Chinese finger trap
Both U.S. Presidential candidates have failed to provide a cogent policy on our relations with China
During last week’s presidential debate, the third and final joust between the two candidates before the November election, the broad topic for discussion was the foreign policy of the United States. Among plenty of familiar rhetoric about U.S. greatness and our commitment to promoting liberty abroad, a topic emerged that is dear to this columnist’s heart: US relations with China, and how we ought to deal with the rising Eastern superpower. Both candidates, however, failed to articulate a sensible policy concerning the Central Kingdom, as they competed to outdo each other in coming off as dragon slayers rather than panda huggers. Though Romney proposes a slightly stricter plan against China with his promise to label it a currency manipulator during his first day in office, Obama, not to be outdone, constantly decries Romney’s investment in companies that took jobs from the United States to China. Both, however, are wrong to China-bash.
First, it is necessary to note that Romney does have a legitimate basis for his declaration of Chinese monetary scheming. During the past decade, the Chinese central bank has pursued monetary policy designed to keep the Chinese yuan artificially cheap — that is, the currency has not risen in relative terms to the dollar despite China’s growth and the increased demand for “yellowbacks.” By pegging the yuan to the dollar, China has kept its exports similarly cheap, disadvantaging U.S. businesses competing in similar markets. This is, as Romney rightly points out, an unfair trade practice.
But there are two caveats. The first is that there is a legitimate case to be made that the United States during the financial crisis pursued similar actions itself in the form of quantitative easing. Complicated economics aside, one result of quantitative easing is to expand the monetary base drastically, flooding the exchange market with dollars and thus weakening it. Although the U.S. didn’t specifically peg the dollar to one currency, as the Chinese are accused of doing, the federal government still stands on relatively shaky grounds to accuse another nation of currency manipulation. Moreover, China has begun to let its currency rise more naturally. Since 2007, the yuan has risen more than 18 percent. Evidence suggests that pressure from the United States combined with the need to curb inflation has already affected Chinese policymakers.
What is the harm, then, of officially labeling China a currency manipulator? The official designation of currency manipulator triggers sanctions under current U.S. law; in response, China would most likely implement counter-tariffs, and the ensuing trade war would be detrimental to both countries and the wider global markets. Relations with our second-biggest trading partner and the holder of a substantial portion of U.S. debt would sour. Future cooperation on economic issues — pivotal if the U.S. is to benefit from China’s rise — would be made more difficult by the hard feelings and counter-productive legislation that would come about because of the designation. Mr. Romney should rethink his foreign policy this front.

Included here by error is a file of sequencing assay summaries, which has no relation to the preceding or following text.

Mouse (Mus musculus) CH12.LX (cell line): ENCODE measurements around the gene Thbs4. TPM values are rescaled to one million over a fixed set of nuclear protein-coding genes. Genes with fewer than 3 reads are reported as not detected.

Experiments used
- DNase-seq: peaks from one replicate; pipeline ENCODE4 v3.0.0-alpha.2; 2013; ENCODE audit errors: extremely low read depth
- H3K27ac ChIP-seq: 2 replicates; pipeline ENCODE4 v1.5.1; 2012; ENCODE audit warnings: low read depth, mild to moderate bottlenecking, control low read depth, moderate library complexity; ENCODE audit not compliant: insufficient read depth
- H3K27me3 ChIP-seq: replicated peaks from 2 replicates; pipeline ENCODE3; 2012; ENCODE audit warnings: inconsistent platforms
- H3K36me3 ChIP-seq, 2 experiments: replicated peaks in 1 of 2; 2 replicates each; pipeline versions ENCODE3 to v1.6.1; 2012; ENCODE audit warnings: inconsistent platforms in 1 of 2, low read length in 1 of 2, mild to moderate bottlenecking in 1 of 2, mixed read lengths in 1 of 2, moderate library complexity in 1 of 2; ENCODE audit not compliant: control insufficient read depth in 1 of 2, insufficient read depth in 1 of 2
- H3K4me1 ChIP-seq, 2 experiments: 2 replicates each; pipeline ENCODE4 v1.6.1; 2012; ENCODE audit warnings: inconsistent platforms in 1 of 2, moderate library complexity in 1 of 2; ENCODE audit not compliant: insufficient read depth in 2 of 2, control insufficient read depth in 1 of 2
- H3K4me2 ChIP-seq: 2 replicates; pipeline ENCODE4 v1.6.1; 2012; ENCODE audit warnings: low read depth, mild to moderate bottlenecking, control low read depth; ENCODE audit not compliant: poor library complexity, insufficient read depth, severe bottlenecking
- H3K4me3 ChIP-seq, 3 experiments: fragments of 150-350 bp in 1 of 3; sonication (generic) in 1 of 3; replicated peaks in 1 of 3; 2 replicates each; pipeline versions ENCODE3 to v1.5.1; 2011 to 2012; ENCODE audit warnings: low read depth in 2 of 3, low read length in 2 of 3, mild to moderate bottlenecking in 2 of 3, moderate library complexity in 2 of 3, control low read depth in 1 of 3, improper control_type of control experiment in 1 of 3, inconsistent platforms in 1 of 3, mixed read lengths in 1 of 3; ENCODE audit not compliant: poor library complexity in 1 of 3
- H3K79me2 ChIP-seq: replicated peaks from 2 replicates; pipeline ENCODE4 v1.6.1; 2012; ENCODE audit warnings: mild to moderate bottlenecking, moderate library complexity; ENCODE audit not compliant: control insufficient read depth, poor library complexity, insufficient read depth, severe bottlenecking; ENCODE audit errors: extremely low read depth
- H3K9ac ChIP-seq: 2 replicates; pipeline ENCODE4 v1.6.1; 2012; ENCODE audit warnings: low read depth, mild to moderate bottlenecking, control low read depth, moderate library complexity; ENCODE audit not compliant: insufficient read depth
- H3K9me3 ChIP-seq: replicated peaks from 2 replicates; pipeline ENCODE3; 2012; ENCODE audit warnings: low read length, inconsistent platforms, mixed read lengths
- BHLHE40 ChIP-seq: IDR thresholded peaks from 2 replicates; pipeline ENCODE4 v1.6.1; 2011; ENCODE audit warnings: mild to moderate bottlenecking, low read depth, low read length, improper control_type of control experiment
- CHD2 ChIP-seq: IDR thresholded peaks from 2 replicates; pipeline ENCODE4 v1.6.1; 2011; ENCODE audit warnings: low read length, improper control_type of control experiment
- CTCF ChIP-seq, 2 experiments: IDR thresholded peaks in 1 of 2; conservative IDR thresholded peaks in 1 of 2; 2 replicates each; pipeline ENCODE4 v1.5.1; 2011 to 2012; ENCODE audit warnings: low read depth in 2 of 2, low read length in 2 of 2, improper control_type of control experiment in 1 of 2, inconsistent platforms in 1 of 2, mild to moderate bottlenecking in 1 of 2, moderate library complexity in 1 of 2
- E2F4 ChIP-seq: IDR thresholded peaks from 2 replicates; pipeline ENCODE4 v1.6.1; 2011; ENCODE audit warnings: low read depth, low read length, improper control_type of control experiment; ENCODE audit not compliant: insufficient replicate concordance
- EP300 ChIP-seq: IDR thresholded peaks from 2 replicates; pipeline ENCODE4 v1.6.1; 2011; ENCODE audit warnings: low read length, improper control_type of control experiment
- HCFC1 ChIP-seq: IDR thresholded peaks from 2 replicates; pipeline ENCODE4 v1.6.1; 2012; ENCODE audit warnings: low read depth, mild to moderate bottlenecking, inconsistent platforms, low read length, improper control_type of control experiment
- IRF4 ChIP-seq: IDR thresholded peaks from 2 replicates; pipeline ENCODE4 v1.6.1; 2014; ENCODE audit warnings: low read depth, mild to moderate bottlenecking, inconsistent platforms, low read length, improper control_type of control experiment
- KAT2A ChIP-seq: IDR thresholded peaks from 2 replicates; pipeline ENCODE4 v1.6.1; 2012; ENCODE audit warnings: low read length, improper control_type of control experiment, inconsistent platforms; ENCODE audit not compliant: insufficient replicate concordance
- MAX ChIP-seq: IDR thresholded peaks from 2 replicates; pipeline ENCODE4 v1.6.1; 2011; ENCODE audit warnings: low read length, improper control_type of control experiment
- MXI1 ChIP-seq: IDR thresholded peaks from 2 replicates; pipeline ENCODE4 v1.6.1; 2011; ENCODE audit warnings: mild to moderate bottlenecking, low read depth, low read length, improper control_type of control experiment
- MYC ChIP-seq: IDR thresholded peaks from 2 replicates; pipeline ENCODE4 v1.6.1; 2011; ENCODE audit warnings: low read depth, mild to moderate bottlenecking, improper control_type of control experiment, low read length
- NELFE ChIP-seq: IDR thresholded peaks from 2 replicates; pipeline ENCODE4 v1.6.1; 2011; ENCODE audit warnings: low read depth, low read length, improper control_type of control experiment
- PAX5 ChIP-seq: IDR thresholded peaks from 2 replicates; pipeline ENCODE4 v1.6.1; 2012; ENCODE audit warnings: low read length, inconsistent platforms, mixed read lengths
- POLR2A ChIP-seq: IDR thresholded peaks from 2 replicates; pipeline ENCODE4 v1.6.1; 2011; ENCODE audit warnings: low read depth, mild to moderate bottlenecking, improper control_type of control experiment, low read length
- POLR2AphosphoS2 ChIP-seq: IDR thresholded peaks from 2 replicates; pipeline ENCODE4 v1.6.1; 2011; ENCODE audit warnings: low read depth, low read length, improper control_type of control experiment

What about all those jobs going overseas? Why does everything say “Made in China”? Obama is quick to make grandiose claims about reclaiming manufacturing for the United States, bringing jobs back to our shores, etc. But in so doing, he is ignoring some very basic economic principles that have greatly benefited this country. The fact that companies are shipping production to China should not worry the U.S. populace as much as Obama claims it should.
Companies are constantly searching for the cheapest and most efficient way to produce, and the reality is that Chinese supply chains and manufacturing processes remain more integrated and — crucially — cheaper than those in the United States. Moving production to China is a rational economic decision that translates into benefits for the consumer: Because of increased efficiency and lower costs, the products we buy are cheaper than they would be if produced on U.S. soil. All this adds up to more discretionary income, which we can in turn use to buy more products, some of which will inevitably benefit U.S. businesses. Americans are losing jobs, yes, but these jobs are sacrificed on the altar of greater economic efficiency, which benefits the entire U.S. populace, even those who are out of work. It is global markets at work. Why impede this with protectionist measures?
There are certainly ways the United States should put pressure on China to deal fairly, especially when it comes to copyright laws. But both candidates are making the mistake of competing to appear tough on a nation that will help to shape the future of the United States more than any other in the coming decades. If we want a mutually prosperous future, we should do so without resorting to the name-calling and defensive reactionism currently fashionable in the political arena.
Russell Bogue is a Viewpoint writer.